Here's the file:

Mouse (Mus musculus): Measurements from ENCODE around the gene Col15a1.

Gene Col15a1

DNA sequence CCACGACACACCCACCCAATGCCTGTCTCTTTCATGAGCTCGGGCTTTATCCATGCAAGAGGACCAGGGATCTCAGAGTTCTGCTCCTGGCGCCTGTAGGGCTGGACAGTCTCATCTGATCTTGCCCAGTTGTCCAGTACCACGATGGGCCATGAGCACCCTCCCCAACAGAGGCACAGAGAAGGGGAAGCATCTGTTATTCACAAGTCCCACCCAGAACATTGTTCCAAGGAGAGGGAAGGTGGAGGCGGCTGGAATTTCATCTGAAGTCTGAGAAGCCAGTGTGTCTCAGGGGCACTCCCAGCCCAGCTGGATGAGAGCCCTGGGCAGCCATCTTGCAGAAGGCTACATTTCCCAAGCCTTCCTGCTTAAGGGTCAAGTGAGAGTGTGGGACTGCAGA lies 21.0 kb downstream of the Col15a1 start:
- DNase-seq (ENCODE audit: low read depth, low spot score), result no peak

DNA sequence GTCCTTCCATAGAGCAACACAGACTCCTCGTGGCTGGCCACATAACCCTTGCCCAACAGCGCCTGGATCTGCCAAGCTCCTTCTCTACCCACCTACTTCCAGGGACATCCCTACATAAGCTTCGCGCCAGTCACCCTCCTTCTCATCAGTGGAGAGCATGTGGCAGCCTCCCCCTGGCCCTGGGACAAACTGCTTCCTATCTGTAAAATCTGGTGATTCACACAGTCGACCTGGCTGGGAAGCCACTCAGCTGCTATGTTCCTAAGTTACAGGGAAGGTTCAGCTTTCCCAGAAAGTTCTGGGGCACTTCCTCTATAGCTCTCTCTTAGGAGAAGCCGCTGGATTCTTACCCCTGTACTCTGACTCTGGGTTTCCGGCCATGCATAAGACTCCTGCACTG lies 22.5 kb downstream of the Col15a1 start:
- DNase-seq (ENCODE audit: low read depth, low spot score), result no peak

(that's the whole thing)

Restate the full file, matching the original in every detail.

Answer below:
Mouse (Mus musculus): Measurements from ENCODE around the gene Col15a1.

Gene Col15a1

DNA sequence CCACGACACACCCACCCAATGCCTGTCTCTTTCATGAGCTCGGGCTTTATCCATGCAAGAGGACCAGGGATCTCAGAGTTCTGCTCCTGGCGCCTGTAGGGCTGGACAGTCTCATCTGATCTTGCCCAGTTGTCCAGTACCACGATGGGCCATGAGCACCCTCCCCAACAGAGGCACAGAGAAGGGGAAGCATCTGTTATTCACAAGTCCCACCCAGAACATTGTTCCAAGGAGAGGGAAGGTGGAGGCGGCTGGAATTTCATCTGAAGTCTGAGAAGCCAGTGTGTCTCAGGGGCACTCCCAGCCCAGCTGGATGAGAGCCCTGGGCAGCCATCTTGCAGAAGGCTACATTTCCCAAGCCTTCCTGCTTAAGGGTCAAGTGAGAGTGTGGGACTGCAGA lies 21.0 kb downstream of the Col15a1 start:
- DNase-seq (ENCODE audit: low read depth, low spot score), result no peak

DNA sequence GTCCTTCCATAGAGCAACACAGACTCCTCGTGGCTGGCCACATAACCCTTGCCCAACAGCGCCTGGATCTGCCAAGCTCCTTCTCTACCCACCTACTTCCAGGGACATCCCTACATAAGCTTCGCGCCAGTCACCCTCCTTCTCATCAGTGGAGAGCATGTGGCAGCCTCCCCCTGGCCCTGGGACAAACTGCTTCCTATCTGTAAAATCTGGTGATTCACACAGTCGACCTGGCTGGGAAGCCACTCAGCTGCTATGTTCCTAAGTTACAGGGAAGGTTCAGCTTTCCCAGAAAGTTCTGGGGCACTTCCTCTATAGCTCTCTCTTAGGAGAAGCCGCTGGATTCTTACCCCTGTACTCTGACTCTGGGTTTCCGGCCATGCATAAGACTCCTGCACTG lies 22.5 kb downstream of the Col15a1 start:
- DNase-seq (ENCODE audit: low read depth, low spot score), result no peak